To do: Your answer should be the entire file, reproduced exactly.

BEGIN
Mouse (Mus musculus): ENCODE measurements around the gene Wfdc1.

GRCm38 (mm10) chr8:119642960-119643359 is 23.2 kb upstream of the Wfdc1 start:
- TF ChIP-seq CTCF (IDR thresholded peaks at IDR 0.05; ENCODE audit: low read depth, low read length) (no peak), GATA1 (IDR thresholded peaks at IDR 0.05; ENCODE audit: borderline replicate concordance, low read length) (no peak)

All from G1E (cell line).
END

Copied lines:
Mouse (Mus musculus): ENCODE measurements around the gene Wfdc1.

GRCm38 (mm10) chr8:119642960-119643359 is 23.2 kb upstream of the Wfdc1 start:
- TF ChIP-seq CTCF (IDR thresholded peaks at IDR 0.05; ENCODE audit: low read depth, low read length) (no peak), GATA1 (IDR thresholded peaks at IDR 0.05; ENCODE audit: borderline replicate concordance, low read length) (no peak)

All from G1E (cell line).